Just Join Up 21 12M Fixed £ 588.24* £ 471.43* £ 1,104.95*
Just Join Up 21 18M Fixed £ 609.75* £ 495.20* £ 1,059.68*
Just Join Up 21 24M Fixed £708.94* £548.29* £1,257.23*

* Please note that these prices are national averages and can vary significantly from one region to another. Despite the current volatility of the market, we attempt to maintain this pricing information as up-to-date as possible. Prices and availabilities are therefore updated on a weekly basis. To get the most accurate information possible, you can call our experts today that will give you the current prices for your location.
* Based on the Typical Domestic Consumption Values (TDCV) defined by Ofgem. On average: 2,900.00 kWh of electricity and 12,000.00 kWh of gas per year.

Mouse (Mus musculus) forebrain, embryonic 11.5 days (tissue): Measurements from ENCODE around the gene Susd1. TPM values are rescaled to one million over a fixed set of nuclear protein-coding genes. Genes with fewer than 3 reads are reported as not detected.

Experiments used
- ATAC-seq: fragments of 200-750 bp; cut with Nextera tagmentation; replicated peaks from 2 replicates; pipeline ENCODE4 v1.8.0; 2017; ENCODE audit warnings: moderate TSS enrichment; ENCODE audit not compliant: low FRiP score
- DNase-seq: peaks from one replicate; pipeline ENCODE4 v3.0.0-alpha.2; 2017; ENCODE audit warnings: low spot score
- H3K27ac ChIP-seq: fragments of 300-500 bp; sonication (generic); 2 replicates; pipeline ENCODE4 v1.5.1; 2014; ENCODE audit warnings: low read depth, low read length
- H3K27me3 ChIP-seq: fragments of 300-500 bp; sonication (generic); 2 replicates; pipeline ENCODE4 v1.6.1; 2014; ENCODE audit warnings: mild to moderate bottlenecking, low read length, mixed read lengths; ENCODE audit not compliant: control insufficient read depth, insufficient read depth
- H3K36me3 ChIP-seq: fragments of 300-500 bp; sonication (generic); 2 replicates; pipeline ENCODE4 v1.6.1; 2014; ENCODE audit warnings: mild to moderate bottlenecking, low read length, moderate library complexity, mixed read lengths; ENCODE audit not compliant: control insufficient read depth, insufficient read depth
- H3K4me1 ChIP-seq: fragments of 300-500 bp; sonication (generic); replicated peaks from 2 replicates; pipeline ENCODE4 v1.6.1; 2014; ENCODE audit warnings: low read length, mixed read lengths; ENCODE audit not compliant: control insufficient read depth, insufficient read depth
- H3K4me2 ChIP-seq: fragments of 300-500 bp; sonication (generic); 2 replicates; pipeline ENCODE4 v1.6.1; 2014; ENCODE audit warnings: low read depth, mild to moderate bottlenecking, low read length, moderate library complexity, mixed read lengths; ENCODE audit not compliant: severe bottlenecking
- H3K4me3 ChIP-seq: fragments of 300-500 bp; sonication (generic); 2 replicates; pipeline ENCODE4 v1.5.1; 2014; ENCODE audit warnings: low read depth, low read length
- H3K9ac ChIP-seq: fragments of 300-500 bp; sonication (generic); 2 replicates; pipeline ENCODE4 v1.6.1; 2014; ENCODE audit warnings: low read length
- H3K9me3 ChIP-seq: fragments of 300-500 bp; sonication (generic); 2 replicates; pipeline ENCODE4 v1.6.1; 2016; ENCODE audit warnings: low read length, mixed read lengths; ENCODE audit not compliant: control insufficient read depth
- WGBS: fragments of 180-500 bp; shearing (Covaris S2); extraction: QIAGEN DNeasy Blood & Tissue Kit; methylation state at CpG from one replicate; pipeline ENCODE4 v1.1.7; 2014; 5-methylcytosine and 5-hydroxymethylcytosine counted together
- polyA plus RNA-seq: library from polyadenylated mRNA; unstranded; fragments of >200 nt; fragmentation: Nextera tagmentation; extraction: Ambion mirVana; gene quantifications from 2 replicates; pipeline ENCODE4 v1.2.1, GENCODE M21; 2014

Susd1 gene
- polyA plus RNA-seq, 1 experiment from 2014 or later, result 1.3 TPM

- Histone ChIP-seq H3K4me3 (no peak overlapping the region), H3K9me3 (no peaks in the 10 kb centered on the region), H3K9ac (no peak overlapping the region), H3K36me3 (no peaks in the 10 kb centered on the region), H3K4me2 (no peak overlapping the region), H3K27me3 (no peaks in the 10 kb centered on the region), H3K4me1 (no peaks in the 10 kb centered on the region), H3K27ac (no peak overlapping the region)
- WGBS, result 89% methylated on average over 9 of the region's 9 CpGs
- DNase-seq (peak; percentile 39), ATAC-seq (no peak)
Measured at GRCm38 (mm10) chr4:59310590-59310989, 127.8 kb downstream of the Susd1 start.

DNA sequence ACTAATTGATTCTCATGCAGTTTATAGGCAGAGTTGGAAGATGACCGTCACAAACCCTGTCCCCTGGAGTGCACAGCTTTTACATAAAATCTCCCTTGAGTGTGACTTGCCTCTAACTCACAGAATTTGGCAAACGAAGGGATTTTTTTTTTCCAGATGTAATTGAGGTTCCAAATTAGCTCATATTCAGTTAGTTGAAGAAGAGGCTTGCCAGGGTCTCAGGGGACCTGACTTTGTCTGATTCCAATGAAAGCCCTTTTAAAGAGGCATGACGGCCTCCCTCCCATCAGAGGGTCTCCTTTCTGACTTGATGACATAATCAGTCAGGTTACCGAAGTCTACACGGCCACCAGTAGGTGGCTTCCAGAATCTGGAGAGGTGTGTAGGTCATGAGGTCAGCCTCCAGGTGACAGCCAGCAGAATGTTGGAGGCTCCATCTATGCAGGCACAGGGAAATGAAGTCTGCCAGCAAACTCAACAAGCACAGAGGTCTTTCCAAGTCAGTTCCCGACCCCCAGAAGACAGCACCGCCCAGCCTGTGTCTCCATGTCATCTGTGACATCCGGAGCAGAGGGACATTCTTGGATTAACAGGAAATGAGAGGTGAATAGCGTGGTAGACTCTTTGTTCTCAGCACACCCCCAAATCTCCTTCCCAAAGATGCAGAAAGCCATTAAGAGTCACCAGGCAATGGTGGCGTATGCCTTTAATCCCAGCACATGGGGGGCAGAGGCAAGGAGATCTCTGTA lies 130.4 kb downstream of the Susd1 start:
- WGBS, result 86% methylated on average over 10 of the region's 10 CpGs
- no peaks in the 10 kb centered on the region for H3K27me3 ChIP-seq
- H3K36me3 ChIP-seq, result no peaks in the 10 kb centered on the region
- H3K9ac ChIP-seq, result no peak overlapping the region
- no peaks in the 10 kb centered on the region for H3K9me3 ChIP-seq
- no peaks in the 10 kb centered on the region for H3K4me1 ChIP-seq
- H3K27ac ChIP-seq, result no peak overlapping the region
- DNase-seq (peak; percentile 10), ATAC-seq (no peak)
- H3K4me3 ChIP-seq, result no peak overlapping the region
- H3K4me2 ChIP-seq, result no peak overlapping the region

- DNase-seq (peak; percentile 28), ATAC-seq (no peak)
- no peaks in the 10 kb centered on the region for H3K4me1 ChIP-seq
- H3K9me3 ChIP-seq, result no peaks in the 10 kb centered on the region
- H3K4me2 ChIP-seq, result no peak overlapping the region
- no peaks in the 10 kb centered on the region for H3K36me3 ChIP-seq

Econ 7 Plan Standing Charge and Unit Rates were calculated based on 2436 kWh of electricity consumption during the (day), and 1764 kWh of electricity (night)
Exit fees are £30 for each plan, excluding VAT which is applied at 20%..


Utility Point also offered a range of flexible, fixed and saver deals. All of these deals were available for set amounts of time, with the minimum contract 12 months. The cost of their tariffs varied depending on your postcode.

In general, their longer 18-month deals offered better value than its year-long tariffs. However, as prices varied depending on your location and usage, it’s possible another deal might have been right for you.

Did Utility Point offer dual fuel?

Utility Point offered a range of dual fuel deals. Getting both your gas and electricity from the company could help you to save money and simplify your monthly bills. If you’d rather just get one of your services from the company, you could opt for a simple gas or electricity tariff.